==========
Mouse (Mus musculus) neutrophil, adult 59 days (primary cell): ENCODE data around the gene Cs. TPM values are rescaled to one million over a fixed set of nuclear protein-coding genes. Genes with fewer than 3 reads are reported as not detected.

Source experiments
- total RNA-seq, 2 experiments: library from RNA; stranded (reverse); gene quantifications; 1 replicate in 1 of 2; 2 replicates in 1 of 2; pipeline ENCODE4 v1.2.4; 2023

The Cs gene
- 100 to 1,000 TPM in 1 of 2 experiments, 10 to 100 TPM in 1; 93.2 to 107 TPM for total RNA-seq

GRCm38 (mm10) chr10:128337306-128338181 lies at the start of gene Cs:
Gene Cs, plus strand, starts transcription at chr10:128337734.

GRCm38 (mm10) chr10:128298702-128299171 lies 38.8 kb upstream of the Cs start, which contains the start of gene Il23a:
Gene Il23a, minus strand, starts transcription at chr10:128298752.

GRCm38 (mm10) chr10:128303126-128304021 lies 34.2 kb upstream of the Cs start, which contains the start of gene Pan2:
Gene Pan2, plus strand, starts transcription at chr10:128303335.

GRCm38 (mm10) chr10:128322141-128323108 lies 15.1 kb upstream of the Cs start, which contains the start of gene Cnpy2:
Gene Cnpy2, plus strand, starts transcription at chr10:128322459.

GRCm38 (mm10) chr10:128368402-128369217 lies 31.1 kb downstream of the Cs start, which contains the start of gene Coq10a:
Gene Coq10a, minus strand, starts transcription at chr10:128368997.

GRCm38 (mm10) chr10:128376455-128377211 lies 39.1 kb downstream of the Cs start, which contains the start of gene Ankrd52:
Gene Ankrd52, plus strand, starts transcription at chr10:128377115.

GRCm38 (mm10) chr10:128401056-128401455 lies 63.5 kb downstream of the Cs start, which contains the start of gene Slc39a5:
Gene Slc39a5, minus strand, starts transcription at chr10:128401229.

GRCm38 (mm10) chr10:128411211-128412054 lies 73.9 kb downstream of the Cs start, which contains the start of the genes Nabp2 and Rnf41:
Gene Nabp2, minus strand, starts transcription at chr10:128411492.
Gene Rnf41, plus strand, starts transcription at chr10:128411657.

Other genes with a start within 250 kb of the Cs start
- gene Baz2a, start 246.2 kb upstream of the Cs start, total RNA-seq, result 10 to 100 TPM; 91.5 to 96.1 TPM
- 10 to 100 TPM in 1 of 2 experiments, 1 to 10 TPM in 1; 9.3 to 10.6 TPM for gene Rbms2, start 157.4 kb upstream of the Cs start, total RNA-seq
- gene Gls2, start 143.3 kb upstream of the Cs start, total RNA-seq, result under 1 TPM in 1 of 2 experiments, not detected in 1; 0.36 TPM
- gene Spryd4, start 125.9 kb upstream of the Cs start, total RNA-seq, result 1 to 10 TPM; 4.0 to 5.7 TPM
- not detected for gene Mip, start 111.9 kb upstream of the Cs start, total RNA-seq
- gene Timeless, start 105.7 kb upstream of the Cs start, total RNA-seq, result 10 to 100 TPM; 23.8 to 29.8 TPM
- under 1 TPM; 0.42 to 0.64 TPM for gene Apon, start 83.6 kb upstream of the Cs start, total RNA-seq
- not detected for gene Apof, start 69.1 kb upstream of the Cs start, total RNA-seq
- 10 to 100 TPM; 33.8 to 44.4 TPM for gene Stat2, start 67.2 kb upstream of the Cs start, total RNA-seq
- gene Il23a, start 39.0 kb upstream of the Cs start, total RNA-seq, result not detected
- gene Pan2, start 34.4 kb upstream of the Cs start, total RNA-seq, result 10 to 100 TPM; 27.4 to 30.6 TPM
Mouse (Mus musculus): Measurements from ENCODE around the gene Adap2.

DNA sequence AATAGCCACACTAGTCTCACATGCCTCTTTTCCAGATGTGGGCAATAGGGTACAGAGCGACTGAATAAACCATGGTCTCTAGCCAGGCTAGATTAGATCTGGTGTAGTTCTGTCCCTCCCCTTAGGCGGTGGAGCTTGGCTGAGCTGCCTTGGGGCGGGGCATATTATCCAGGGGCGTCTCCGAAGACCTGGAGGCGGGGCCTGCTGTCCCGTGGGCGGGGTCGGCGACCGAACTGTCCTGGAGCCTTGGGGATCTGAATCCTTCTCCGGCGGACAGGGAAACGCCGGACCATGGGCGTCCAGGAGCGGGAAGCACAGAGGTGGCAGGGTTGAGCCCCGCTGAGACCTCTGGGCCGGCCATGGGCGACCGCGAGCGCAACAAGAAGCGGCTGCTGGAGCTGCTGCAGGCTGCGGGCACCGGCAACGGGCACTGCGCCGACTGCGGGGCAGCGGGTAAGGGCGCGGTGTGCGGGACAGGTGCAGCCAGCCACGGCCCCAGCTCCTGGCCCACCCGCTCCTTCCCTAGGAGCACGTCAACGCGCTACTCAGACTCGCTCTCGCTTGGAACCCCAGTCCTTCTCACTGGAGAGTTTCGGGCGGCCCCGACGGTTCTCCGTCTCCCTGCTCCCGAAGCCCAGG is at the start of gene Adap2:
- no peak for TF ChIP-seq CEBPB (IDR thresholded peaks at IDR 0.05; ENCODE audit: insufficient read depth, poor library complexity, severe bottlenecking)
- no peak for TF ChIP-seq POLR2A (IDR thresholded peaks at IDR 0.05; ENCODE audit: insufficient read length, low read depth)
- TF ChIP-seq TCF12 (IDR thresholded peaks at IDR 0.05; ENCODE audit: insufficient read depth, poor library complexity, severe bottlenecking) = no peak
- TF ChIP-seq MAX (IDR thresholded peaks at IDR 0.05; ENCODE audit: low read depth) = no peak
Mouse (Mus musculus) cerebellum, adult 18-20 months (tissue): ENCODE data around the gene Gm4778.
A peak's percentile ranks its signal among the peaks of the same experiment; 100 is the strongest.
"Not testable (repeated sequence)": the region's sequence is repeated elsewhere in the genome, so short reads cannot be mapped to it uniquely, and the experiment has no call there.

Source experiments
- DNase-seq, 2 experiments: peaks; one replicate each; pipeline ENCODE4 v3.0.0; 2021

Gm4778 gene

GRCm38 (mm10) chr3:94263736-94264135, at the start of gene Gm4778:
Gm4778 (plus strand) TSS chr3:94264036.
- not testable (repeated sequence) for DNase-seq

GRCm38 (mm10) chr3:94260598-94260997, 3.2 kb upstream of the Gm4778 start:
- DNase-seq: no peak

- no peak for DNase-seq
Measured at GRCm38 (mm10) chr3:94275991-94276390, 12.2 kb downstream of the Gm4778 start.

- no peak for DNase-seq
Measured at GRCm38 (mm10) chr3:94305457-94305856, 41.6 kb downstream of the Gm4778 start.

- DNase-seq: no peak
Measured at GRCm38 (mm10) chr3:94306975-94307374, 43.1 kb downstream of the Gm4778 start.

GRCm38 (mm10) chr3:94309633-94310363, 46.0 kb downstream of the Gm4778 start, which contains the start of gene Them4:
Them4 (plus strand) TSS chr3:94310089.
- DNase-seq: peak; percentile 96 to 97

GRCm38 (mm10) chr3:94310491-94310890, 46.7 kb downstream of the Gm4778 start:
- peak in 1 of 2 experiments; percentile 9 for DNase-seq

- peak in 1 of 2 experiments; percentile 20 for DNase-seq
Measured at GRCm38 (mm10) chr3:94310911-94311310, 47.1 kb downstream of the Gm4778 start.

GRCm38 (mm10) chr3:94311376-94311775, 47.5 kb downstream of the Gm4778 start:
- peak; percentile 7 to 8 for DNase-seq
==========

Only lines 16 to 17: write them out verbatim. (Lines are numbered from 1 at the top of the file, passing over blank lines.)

GRCm38 (mm10) chr10:128376455-128377211 lies 39.1 kb downstream of the Cs start, which contains the start of gene Ankrd52:
Gene Ankrd52, plus strand, starts transcription at chr10:128377115.